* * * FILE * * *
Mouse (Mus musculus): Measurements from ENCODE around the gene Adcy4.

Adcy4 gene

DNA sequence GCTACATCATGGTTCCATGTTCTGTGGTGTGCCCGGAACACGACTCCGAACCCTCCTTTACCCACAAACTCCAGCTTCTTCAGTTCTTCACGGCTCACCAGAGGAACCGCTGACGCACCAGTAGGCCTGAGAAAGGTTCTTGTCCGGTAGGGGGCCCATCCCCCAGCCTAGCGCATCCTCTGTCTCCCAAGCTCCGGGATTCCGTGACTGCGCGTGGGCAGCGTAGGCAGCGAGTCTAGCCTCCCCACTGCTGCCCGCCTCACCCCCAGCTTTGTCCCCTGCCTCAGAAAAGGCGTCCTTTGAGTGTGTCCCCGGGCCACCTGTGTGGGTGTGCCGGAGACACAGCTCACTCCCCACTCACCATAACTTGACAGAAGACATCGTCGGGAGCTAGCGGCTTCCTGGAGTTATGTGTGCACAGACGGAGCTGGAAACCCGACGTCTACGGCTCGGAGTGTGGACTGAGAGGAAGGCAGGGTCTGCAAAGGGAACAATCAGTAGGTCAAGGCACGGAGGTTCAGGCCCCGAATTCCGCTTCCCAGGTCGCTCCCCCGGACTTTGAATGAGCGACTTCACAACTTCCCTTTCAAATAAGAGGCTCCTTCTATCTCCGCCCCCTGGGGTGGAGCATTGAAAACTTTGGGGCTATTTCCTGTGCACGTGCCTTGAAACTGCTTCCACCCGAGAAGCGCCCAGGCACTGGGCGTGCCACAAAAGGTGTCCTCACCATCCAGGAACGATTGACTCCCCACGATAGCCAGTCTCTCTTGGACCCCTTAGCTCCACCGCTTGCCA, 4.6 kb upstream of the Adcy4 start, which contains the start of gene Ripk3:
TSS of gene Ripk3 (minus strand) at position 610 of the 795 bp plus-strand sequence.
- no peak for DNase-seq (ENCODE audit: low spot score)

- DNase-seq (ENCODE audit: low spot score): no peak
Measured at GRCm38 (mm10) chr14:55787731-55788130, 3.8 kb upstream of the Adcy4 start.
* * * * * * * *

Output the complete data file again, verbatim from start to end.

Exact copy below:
Mouse (Mus musculus): Measurements from ENCODE around the gene Adcy4.

Adcy4 gene

DNA sequence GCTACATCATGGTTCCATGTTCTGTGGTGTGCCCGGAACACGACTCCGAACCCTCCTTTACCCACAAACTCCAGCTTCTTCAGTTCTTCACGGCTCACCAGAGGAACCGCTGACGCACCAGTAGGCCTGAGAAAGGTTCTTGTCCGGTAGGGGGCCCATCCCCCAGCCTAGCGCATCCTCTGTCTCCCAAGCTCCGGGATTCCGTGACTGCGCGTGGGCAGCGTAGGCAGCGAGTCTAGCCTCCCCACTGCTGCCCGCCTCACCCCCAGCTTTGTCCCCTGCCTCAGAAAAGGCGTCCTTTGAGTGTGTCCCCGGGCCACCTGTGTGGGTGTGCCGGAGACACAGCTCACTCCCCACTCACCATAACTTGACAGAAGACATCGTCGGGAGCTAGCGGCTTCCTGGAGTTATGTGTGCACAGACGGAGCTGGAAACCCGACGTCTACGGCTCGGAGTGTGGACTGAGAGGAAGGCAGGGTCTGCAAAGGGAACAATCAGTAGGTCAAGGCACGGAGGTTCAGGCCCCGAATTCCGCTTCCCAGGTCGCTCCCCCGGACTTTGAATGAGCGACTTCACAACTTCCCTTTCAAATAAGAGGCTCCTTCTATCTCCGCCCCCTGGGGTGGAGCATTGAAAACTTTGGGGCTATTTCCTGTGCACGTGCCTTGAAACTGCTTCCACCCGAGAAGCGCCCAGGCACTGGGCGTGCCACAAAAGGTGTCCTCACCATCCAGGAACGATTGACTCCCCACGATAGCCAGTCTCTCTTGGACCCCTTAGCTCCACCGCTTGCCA, 4.6 kb upstream of the Adcy4 start, which contains the start of gene Ripk3:
TSS of gene Ripk3 (minus strand) at position 610 of the 795 bp plus-strand sequence.
- no peak for DNase-seq (ENCODE audit: low spot score)

- DNase-seq (ENCODE audit: low spot score): no peak
Measured at GRCm38 (mm10) chr14:55787731-55788130, 3.8 kb upstream of the Adcy4 start.